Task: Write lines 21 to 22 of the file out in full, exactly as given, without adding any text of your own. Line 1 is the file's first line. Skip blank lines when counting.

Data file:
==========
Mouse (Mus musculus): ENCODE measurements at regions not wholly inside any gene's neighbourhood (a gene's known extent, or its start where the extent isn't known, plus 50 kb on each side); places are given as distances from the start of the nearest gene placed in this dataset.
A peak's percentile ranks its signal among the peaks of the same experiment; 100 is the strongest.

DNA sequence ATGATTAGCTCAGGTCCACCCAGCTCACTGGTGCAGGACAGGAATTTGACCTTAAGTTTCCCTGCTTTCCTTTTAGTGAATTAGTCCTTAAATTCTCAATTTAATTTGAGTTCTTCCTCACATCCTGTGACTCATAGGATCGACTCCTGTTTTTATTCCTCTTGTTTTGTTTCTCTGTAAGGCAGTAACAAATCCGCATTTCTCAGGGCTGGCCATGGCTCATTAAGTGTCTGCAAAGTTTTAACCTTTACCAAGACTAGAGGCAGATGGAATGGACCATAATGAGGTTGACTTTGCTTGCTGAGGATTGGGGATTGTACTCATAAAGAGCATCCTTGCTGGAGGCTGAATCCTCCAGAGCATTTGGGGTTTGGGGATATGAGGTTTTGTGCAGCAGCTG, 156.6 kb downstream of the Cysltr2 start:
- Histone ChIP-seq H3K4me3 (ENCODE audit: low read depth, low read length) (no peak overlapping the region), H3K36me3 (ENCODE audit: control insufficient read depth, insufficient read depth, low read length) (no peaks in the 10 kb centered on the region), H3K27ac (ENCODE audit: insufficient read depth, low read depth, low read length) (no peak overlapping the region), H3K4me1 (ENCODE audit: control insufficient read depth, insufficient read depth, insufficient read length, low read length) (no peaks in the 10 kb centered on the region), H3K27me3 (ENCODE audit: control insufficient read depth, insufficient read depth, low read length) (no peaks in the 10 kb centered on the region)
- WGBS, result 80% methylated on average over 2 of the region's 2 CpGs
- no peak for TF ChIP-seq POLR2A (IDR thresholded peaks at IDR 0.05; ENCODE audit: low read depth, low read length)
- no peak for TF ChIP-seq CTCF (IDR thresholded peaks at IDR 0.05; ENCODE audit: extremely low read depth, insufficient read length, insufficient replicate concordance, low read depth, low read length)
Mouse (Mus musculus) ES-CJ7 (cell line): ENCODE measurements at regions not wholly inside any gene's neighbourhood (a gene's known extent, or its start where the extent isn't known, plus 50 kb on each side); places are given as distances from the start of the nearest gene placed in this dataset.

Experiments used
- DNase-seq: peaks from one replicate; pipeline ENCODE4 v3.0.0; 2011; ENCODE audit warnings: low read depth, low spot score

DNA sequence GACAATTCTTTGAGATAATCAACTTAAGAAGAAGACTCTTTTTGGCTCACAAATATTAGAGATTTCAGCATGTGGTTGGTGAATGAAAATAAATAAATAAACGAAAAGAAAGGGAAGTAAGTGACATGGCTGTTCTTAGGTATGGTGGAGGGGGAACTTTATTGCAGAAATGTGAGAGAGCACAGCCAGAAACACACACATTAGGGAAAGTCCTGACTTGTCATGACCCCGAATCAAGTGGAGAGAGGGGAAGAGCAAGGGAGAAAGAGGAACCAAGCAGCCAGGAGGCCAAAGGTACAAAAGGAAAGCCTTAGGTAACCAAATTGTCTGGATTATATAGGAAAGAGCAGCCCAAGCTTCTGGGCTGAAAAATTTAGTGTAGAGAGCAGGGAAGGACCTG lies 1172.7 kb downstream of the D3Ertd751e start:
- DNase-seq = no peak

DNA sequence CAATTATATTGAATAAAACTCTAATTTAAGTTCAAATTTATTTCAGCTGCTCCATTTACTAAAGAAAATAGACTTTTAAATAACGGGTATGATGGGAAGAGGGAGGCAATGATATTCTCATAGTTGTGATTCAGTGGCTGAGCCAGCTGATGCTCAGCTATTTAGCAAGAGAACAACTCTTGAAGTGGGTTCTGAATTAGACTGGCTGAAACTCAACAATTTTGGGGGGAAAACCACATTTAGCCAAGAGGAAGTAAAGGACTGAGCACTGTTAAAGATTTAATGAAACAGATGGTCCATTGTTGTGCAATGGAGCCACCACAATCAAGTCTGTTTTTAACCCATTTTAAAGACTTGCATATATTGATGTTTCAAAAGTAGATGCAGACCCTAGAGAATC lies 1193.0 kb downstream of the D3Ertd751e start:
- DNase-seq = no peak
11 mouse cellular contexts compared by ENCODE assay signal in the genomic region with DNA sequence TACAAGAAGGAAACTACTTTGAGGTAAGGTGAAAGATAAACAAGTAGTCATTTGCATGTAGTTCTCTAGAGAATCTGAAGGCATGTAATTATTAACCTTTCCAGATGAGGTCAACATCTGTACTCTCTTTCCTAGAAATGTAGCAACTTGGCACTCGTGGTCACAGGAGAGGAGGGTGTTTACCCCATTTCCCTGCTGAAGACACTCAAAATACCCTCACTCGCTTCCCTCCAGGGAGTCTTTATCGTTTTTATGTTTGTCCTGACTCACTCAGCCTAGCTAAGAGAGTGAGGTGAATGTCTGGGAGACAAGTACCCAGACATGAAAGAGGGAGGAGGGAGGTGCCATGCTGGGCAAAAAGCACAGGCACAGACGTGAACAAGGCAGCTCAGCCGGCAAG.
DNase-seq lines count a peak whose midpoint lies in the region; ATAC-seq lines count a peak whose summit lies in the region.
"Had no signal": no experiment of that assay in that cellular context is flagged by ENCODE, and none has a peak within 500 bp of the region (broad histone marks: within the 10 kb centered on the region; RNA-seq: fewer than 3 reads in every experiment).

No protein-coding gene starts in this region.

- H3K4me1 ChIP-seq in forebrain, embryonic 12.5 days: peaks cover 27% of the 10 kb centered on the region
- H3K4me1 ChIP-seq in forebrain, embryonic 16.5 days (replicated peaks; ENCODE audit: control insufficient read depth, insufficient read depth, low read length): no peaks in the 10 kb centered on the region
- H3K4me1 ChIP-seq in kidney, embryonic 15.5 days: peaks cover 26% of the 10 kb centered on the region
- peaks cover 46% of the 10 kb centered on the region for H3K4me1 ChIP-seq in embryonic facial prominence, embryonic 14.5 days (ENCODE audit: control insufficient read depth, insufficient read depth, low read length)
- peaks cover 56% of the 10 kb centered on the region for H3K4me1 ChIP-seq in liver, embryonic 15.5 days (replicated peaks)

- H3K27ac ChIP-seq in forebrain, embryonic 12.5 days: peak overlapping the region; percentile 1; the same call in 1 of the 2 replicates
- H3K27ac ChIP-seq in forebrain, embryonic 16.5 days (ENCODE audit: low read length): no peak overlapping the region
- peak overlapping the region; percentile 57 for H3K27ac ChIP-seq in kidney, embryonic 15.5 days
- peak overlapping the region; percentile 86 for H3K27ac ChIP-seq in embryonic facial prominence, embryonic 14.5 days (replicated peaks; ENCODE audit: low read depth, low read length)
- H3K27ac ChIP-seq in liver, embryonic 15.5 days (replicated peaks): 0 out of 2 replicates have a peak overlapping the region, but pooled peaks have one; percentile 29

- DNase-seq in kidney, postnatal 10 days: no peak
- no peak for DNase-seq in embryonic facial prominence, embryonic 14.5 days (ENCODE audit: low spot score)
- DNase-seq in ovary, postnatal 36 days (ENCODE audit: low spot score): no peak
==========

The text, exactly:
- H3K4me1 ChIP-seq in kidney, embryonic 15.5 days: peaks cover 26% of the 10 kb centered on the region
- peaks cover 46% of the 10 kb centered on the region for H3K4me1 ChIP-seq in embryonic facial prominence, embryonic 14.5 days (ENCODE audit: control insufficient read depth, insufficient read depth, low read length)